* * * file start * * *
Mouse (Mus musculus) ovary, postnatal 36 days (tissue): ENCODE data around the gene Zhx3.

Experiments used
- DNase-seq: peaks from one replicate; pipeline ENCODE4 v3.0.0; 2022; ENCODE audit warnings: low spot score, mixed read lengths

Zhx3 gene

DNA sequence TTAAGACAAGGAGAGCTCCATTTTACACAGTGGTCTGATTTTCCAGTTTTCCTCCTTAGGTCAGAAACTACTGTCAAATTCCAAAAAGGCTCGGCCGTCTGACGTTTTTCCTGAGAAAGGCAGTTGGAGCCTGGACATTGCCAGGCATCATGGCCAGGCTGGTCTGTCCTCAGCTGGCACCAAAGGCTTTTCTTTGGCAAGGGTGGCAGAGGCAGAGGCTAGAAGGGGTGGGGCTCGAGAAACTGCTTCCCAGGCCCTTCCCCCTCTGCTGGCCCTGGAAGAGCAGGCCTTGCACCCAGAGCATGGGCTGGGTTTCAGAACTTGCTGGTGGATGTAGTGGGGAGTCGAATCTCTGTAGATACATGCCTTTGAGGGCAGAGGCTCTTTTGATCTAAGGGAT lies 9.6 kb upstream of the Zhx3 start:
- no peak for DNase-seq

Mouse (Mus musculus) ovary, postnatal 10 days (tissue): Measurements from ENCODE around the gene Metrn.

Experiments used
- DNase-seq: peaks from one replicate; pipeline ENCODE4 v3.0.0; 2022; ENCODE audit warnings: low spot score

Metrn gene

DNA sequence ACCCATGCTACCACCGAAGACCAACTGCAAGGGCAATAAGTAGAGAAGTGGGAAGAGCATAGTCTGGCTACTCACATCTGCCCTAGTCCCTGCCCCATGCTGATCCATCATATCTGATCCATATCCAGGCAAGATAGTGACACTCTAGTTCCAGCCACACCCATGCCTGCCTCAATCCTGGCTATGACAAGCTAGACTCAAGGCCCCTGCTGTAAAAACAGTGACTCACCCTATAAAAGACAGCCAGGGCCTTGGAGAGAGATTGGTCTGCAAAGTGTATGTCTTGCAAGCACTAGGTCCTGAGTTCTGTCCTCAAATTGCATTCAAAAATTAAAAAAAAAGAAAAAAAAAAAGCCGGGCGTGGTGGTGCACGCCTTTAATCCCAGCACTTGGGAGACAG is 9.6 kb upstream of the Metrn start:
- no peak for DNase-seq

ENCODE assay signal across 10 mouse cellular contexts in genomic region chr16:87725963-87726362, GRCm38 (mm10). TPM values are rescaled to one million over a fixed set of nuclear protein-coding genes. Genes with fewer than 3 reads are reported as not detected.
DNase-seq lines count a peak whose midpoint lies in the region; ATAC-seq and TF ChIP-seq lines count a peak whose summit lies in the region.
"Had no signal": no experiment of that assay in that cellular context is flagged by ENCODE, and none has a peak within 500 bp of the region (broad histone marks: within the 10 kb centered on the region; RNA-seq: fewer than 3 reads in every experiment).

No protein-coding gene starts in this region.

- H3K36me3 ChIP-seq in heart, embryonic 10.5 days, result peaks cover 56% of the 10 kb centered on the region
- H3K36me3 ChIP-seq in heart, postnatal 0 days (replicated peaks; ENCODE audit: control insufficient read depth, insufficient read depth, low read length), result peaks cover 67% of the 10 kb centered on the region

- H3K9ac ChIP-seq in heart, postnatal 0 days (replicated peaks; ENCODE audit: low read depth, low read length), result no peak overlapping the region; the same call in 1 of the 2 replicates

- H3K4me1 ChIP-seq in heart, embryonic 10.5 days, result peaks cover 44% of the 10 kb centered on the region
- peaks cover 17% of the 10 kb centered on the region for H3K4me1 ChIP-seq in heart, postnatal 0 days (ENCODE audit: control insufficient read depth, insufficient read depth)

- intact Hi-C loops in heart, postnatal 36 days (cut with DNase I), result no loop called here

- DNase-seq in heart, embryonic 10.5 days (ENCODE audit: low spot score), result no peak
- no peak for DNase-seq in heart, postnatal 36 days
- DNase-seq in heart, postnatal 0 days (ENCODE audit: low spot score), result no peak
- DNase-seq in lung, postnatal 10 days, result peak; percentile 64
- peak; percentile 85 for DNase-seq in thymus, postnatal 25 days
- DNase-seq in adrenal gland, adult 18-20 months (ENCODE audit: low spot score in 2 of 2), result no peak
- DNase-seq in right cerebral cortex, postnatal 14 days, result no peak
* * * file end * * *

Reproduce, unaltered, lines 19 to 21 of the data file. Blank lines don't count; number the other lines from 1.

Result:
- H3K9ac ChIP-seq in heart, postnatal 0 days (replicated peaks; ENCODE audit: low read depth, low read length), result no peak overlapping the region; the same call in 1 of the 2 replicates

- H3K4me1 ChIP-seq in heart, embryonic 10.5 days, result peaks cover 44% of the 10 kb centered on the region
- peaks cover 17% of the 10 kb centered on the region for H3K4me1 ChIP-seq in heart, postnatal 0 days (ENCODE audit: control insufficient read depth, insufficient read depth)